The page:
Polynesian culture hits the campus club scene

Katie Mastro

The Polynesian Arts Club was fashioned this semester to introduce Saddleback students to interesting and exotic skills. The club teaches Polynesian dancing, drumming, and culture.

“We want to share this with the students at school,” said Michael Montgomery, 18, English education. “It is fun to do and [to] be a part of.”

Montgomery was exposed to Polynesian dancing and drumming at an early age due to his family’s involvement in the practice. Since these talents were so prevalent in his household, it was easier for him to adopt and perfect his techniques.

Christine Galindez, the club’s secretary, has been dancing for two years at a studio called ‘Children of Le Polynesia’.

“One reason why we created this club was to expand our group and get more dancers,” said Galindez, 20, business.

Their studio and all of the vital equipment, such as drums and ukuleles, are available to all those willing to join the club. Montgomery provides CDs of drumming for all the members so that they can get accustomed to different beats.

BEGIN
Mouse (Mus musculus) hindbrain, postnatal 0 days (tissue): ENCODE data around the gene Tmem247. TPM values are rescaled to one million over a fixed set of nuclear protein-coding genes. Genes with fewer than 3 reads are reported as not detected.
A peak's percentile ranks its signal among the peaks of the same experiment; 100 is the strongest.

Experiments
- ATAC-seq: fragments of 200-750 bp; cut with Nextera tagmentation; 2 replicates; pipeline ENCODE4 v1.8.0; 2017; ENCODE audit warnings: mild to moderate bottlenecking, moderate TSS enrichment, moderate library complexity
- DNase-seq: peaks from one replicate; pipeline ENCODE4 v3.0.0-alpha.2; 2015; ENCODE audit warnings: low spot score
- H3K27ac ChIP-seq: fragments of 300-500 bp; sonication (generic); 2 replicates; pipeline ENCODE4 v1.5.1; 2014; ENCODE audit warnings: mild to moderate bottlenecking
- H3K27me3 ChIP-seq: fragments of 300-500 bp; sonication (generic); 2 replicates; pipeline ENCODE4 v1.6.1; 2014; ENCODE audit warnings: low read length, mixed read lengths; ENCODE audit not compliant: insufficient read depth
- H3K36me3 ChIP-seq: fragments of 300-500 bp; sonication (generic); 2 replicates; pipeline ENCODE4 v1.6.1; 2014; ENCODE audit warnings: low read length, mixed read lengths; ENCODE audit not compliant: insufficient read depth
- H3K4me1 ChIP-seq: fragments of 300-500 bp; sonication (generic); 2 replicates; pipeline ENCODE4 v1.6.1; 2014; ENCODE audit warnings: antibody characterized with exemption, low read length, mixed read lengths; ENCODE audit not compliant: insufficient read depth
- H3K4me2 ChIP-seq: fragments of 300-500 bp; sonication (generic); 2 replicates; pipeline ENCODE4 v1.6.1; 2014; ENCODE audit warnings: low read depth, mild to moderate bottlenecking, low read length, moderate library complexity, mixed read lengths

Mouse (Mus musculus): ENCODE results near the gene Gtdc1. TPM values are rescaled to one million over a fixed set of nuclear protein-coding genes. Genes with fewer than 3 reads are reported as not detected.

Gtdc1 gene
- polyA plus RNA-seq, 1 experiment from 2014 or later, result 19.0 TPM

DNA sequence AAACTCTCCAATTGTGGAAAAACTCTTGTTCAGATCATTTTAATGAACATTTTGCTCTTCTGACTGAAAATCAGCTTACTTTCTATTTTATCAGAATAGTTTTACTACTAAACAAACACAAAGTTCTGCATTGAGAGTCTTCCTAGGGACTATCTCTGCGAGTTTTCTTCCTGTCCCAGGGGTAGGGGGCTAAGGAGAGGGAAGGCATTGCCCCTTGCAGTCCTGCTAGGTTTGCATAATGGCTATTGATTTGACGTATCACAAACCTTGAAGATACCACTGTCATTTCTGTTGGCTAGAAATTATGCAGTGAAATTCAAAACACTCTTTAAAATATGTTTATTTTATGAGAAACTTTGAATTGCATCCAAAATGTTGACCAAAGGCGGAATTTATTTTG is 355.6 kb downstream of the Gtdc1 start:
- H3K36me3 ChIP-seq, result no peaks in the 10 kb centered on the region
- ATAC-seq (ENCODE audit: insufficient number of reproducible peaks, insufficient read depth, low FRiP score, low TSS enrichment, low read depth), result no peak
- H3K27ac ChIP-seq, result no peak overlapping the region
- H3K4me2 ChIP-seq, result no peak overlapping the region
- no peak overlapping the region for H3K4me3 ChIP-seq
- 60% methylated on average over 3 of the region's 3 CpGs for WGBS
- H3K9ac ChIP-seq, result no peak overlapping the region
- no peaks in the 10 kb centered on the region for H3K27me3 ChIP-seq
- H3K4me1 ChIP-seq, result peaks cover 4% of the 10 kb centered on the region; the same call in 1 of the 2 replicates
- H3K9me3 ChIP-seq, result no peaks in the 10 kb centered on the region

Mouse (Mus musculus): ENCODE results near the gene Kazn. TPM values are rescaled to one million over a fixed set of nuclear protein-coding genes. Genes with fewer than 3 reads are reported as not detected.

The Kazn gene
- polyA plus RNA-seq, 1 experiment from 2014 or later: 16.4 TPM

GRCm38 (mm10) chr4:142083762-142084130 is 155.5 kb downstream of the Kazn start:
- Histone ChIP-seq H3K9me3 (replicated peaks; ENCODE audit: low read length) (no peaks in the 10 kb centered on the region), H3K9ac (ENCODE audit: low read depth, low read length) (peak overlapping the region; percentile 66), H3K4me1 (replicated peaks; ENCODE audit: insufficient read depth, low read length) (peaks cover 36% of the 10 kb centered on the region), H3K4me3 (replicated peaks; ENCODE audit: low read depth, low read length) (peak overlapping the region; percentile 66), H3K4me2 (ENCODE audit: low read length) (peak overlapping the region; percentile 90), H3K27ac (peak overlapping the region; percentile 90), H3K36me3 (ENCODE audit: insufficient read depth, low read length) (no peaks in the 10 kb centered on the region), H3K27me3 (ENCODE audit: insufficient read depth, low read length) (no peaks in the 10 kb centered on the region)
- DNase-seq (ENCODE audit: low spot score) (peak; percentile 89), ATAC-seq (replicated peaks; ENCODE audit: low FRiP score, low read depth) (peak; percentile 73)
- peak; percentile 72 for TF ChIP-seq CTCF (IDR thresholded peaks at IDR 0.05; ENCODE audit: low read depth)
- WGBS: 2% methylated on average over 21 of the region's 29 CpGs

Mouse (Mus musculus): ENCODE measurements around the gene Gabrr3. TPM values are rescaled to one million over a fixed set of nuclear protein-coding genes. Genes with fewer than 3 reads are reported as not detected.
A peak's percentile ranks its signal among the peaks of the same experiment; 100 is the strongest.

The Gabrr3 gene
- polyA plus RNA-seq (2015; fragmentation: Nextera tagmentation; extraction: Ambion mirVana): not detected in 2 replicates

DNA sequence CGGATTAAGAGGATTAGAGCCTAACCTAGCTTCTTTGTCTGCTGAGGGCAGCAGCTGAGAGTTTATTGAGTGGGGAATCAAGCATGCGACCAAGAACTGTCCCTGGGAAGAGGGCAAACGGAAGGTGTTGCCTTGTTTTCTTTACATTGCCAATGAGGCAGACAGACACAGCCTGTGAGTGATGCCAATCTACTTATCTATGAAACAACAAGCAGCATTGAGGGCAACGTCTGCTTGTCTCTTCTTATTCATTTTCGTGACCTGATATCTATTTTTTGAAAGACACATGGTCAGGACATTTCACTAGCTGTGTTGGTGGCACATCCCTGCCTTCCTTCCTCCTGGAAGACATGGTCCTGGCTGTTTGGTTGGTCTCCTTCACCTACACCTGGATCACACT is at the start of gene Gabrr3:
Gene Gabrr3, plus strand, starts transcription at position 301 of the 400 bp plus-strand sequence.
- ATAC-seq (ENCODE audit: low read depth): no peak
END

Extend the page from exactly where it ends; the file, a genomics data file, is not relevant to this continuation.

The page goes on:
Besides simply learning an impressive and unique talent, people will get a phenomenal cardio-vascular workout. The dance tones the abs, legs, torso, and thighs.

EJ Cruz, 18, business, also dances at the studio.

“The dances work out pretty much the whole body,” Cruz said. “The dances can be rigorous and demanding at times.”

Even though it takes practice, no one should be intimidated by this alien art. The club is welcome to anyone that is willing to try something new.

“It will increase their skill in a relaxed environment where they will receive special attention,” Montgomery said. “However, it depends on how bad a person wants it. If they attend our weekly meetings and practice a couple of hours at home, they will be surprised how quickly they will pick it up. Everyone is invited to come to our meetings.”

The Polynesian Arts club meets every Wednesday from 6-7 p.m. in Saddleback’s gym.